Director Roland Branford Gomez took an unconventional approach to casting the role based on the famous critic H. L. Menkin in the play, "Inherit the Wind," and it paid off handsomely. As a result, the play has three starring performances instead of the traditional two.
The two traditional starring roles, the ones played by Spencer Tracy and Frederick March in the 1960 movie version that is still watched today, are here played by Mark Lee Adams with his traditional fine feel for a sharp line and Lanny Slusher with a well-defined progression in his characterization from confidence to overconfidence and finally to emotionally crushing defeat. Surprisingly, Adams fails to find the same progression within his role which reduces his performance to a string of well-delivered one-liners.
It is the normally secondary role of Menkin-ish critic that is the real surprise of the evening, however. Gomez gives this role, which has been a fine piece for the likes of Tony Randall, Gene Kelly and Tony Award-winner Dennis O’Hare to a woman and the performance by Rebecca Lenehan in that traditionally male role amply justifies his choice.
Lenehan earned a Washington Area Theatre Community Honors (WATCH) award for the role of a middle-aged schoolteacher afraid of permanent spinsterhood in the Little Theatre of Alexandria’s "Picnic" last year. Here she delivers the acerbic barbs of the role with a nice level of understatement, quite a contrast to the over emoting evident the last time she worked on this stage under Gomez’ direction in "Hay Fever" two years ago.
"Inherit the Wind" is a thinly disguised historical drama of the time in 1926 when three-time Presidential candidate William Jennings Bryan faced off as a prosecutor against legendary defense lawyer Charles Darrow in a trial of a Tennessee school teacher for violating state law and teaching Darwin’s theory of evolution. The names were changed, not so much to protect the innocent as to free the authors to twist or bend the record for dramatic effect. For instance, the play has the triple-try Presidential candidate, renamed Matthew Harrison Brady, die immediately following being brought down by the crafty interrogation administered by the attorney named Henry Drummond. In reality, Bryan died five days after the trial ended.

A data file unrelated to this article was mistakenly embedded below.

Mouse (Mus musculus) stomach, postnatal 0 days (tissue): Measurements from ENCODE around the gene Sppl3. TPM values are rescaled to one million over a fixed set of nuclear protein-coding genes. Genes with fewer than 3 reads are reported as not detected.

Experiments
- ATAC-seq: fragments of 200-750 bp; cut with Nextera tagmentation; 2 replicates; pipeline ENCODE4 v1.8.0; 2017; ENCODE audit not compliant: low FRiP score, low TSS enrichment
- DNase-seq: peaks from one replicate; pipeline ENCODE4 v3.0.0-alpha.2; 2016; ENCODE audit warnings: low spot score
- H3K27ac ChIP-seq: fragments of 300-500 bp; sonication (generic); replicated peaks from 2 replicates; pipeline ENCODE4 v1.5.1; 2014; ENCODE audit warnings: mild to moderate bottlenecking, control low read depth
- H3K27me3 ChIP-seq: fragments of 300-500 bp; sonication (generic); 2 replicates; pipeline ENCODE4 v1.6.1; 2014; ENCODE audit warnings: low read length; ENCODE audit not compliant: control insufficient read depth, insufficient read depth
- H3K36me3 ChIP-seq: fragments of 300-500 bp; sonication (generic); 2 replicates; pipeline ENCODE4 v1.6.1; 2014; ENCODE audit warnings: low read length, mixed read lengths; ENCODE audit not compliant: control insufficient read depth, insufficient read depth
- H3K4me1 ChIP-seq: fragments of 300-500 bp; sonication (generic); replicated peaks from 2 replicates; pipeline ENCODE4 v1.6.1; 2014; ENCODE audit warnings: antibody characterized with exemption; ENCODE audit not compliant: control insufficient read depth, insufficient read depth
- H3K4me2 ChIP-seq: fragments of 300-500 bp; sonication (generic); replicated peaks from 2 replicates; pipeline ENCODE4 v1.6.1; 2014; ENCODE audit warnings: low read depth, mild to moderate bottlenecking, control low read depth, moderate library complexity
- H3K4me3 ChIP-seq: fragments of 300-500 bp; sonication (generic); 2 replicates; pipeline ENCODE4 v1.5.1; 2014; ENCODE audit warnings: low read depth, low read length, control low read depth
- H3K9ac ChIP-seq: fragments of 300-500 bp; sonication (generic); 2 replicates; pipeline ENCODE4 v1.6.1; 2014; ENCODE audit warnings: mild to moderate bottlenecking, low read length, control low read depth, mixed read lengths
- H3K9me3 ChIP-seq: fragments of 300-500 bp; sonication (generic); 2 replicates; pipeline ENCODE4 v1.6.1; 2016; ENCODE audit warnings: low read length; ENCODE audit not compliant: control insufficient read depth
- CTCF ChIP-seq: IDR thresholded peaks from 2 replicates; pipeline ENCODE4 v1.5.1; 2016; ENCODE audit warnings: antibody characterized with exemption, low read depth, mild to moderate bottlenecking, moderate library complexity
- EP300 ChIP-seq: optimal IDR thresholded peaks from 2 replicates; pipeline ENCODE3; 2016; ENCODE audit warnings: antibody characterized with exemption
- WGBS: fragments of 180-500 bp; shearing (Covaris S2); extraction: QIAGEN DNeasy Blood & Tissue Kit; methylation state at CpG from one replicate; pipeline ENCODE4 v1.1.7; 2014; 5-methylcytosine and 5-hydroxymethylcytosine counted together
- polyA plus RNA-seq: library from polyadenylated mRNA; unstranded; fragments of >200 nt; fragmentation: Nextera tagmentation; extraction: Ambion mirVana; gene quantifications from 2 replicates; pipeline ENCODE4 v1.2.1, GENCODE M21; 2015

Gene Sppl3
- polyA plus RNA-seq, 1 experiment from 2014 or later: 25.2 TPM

The production in the Aldersgate Church hall is solid in more than just the three leading performers. There’s also a string of satisfying supporting performances in the roles of both the accused teacher and his girlfriend who is pressured into testifying against him. Richard Isaacs is convincing as the fearful defendant who is, nonetheless unwilling to sacrifice his principles to avoid punishment for violating what he sees as an indefensible statute, and Anna Penniman is likewise impressive as her character overcomes a sheltered background to take a principled stand.
One other performance deserves to be singled out. Fifth-grader James Woods, who impressed in two appearances at the Little Theatre of Alexandria over the last two years (he was the tantrum-throwing sickly boy in "The Secret Garden" and one of the Rogers kids in "The Will Rogers Follies" under Gomez’ direction, handles the role of the school child who opens the show tormenting his sister with the concept that mankind is descended from either worms or monkeys and, later, testifies in the trial. In both, his confident stage presence is of value to the production.
As is often the case with a show directed by Gomez, the emphasis here is on clarity of storytelling. The result does bog down a few times as the cast avoids rushing through the less important material but it does mean that there is little confusion as the evening proceeds.
Brad Hathaway reviews theater in Virginia, Washington and Maryland as well as Broadway, and edits Potomac Stages, a Web site covering theater in the region (www.PotomacStages.com). He can be reached at Brad@PotomacStages.com.